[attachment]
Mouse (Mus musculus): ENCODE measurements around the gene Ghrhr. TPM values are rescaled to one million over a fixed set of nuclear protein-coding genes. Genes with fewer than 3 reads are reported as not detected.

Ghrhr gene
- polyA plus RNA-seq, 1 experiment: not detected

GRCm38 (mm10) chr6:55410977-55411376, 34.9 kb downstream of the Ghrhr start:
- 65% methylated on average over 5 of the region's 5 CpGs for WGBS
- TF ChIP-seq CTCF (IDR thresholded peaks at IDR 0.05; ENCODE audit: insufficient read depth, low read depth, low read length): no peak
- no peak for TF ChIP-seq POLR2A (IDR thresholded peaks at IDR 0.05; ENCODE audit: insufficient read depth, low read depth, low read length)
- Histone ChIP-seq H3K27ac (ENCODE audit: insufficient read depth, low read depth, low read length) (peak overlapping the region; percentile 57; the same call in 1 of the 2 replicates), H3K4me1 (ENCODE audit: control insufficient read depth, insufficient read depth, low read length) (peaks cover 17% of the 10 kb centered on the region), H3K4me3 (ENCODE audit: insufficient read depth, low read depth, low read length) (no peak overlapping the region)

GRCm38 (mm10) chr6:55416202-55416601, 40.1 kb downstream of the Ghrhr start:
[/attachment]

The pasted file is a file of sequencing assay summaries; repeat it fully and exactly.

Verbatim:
Mouse (Mus musculus): ENCODE measurements around the gene Ghrhr. TPM values are rescaled to one million over a fixed set of nuclear protein-coding genes. Genes with fewer than 3 reads are reported as not detected.

Ghrhr gene
- polyA plus RNA-seq, 1 experiment: not detected

GRCm38 (mm10) chr6:55410977-55411376, 34.9 kb downstream of the Ghrhr start:
- 65% methylated on average over 5 of the region's 5 CpGs for WGBS
- TF ChIP-seq CTCF (IDR thresholded peaks at IDR 0.05; ENCODE audit: insufficient read depth, low read depth, low read length): no peak
- no peak for TF ChIP-seq POLR2A (IDR thresholded peaks at IDR 0.05; ENCODE audit: insufficient read depth, low read depth, low read length)
- Histone ChIP-seq H3K27ac (ENCODE audit: insufficient read depth, low read depth, low read length) (peak overlapping the region; percentile 57; the same call in 1 of the 2 replicates), H3K4me1 (ENCODE audit: control insufficient read depth, insufficient read depth, low read length) (peaks cover 17% of the 10 kb centered on the region), H3K4me3 (ENCODE audit: insufficient read depth, low read depth, low read length) (no peak overlapping the region)

GRCm38 (mm10) chr6:55416202-55416601, 40.1 kb downstream of the Ghrhr start: